Peter G. Walsh (ed.), Oxford World's Classics: Apuleius: The Golden Ass
One of the party greeted us like this: 'Where are you off to, moonlighting in such a hurry along this road? Aren't you afraid of ghosts and spirits abroad at dead of night? I suppose that as the most dutiful of girls you were hastening to visit your parents? Well, now, we shall escort you, since you are alone, and we shall show you a short-cut to your family.' Suiting the action to the word, he laid hold of the halter and turned me back the other way. He was carrying a knotted club, and did not spare me my customary beating. Since I was now on my way back to face an unwelcome and immediate death, I recalled the pain in my hoof, and I began to limp and let my head sag. 'So,' said the one who had pulled me round, 'are you stumbling and staggering again? Those worthless feet of yours can take off well enough, but now they cannot walk! Only a minute ago you were flying faster than the winged Pegasus!'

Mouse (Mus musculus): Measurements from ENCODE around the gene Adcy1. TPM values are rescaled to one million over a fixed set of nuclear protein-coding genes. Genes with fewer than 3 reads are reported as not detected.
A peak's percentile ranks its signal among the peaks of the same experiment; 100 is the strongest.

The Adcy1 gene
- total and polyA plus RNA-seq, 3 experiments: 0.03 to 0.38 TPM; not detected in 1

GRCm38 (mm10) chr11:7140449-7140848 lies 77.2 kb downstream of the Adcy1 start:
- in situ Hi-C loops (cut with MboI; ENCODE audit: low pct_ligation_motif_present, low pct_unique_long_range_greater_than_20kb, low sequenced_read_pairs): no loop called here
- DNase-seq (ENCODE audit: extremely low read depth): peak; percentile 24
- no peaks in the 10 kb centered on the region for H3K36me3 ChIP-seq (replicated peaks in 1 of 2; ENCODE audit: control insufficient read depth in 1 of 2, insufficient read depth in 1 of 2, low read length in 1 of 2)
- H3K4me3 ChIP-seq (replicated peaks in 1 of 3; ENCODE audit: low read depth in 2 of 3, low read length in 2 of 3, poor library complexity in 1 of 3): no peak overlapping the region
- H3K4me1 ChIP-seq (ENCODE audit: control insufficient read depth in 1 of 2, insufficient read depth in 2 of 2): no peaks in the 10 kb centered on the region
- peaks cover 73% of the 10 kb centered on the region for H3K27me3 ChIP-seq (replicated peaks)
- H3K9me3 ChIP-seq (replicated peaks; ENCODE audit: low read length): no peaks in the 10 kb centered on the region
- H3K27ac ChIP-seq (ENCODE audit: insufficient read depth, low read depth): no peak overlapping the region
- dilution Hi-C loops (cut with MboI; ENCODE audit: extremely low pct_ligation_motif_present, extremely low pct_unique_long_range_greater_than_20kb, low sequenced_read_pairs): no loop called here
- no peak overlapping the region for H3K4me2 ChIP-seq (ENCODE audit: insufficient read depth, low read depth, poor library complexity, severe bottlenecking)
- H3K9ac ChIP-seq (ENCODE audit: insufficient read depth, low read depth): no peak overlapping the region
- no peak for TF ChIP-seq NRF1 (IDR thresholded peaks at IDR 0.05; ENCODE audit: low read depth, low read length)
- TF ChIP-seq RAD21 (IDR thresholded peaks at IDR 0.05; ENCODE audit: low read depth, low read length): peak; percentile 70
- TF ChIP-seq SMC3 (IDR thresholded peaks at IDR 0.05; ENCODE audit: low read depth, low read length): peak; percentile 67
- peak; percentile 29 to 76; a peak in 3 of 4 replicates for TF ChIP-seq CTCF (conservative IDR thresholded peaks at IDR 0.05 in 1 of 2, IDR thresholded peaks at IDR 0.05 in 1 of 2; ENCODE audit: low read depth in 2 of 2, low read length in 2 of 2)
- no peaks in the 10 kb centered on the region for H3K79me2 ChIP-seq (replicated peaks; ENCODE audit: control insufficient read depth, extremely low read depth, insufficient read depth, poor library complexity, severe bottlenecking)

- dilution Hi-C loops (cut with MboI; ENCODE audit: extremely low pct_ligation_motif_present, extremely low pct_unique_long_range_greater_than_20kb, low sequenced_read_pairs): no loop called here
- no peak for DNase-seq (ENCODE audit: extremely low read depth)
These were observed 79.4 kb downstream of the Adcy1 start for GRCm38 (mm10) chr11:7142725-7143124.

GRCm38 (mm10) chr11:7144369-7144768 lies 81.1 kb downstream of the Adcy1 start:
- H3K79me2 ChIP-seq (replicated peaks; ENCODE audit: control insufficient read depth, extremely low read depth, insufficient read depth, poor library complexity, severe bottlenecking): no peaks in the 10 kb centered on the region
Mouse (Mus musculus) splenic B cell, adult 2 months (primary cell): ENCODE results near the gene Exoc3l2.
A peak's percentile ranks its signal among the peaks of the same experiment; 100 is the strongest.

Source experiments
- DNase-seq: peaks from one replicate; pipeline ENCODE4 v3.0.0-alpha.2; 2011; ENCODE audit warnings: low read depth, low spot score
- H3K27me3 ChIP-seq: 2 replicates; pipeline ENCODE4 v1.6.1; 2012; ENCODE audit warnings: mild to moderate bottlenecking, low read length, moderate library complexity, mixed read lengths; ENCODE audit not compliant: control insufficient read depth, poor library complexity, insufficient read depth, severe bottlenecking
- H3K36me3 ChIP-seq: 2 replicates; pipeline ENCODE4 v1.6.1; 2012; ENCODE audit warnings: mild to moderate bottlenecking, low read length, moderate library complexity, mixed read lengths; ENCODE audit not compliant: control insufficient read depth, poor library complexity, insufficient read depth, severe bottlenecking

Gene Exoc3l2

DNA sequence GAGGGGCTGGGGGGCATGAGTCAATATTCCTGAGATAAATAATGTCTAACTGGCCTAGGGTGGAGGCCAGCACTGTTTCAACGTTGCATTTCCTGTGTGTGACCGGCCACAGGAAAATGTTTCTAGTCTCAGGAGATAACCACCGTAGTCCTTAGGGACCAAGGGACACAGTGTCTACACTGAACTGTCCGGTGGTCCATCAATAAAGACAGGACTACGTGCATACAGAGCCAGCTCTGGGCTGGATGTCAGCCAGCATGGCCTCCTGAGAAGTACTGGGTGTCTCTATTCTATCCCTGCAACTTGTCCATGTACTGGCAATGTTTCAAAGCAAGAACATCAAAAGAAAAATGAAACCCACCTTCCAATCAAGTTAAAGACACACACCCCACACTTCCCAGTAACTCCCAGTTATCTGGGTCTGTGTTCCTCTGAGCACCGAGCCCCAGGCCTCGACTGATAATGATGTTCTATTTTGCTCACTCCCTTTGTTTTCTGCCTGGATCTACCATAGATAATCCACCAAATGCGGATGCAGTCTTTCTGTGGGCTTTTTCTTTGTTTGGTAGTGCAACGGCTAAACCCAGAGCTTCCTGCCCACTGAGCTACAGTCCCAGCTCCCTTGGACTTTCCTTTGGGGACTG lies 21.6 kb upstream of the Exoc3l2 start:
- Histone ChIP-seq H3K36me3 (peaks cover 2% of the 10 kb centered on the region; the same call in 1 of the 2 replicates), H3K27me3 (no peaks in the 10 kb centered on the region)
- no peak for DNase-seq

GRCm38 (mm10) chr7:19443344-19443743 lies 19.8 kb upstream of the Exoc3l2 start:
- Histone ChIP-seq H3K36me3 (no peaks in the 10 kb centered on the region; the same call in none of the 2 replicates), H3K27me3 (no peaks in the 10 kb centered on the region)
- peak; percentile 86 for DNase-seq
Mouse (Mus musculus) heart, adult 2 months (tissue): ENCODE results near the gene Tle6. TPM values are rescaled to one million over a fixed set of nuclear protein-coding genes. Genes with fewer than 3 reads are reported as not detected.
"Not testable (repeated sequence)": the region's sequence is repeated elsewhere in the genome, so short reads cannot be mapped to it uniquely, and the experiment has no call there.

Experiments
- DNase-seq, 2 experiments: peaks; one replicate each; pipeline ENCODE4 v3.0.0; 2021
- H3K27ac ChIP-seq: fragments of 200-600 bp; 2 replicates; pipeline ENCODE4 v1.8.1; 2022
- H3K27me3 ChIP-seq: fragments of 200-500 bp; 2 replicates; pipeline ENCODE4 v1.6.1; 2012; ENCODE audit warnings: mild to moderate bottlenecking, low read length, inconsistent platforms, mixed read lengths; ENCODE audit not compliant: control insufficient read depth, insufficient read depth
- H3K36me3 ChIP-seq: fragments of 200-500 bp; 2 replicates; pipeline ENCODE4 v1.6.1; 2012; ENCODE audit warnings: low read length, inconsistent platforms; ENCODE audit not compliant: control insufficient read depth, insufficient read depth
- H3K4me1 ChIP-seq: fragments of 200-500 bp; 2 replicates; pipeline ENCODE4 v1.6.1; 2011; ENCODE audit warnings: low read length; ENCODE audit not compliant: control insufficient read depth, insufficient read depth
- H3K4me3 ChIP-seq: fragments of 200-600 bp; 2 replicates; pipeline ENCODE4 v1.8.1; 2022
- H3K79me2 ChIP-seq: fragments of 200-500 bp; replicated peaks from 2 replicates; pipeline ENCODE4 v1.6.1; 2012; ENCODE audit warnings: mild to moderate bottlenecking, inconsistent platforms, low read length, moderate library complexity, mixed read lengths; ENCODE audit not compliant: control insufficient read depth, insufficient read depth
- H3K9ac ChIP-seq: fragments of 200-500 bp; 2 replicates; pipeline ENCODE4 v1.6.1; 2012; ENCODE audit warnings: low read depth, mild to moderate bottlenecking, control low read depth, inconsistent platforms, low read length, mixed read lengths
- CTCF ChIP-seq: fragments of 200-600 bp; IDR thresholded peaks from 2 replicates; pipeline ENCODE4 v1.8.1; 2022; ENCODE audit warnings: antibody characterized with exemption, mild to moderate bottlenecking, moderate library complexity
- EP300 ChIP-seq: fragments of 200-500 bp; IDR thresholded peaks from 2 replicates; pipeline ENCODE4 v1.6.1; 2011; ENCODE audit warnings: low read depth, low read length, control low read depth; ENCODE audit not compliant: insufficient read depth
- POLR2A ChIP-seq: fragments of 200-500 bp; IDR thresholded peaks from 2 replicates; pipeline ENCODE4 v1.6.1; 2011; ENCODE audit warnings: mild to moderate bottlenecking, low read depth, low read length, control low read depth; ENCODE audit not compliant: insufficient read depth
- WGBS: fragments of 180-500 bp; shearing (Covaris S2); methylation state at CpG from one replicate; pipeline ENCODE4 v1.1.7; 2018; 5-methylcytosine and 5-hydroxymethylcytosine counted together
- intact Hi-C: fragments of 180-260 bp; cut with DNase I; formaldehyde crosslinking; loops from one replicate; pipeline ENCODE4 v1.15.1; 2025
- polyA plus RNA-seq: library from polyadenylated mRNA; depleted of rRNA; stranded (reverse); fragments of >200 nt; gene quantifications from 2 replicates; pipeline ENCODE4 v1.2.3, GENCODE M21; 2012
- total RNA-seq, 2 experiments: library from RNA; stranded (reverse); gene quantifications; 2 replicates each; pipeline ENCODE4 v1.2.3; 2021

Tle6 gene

While my friendly companion was making these jokes at my expense and brandishing his cudgel, we had reached the outer enclosure of their base. The sight that greeted us was of the old hag with a rope round her neck, hanging from a branch of pg 118a tall cypress. They dragged her down, and unceremoniously trussed her up with her own rope, and threw her headlong over the cliff. At once they bound the girl tightly with ropes, and then they ravenously attacked the dinner which the poor old woman had prepared with devotion which survived her death.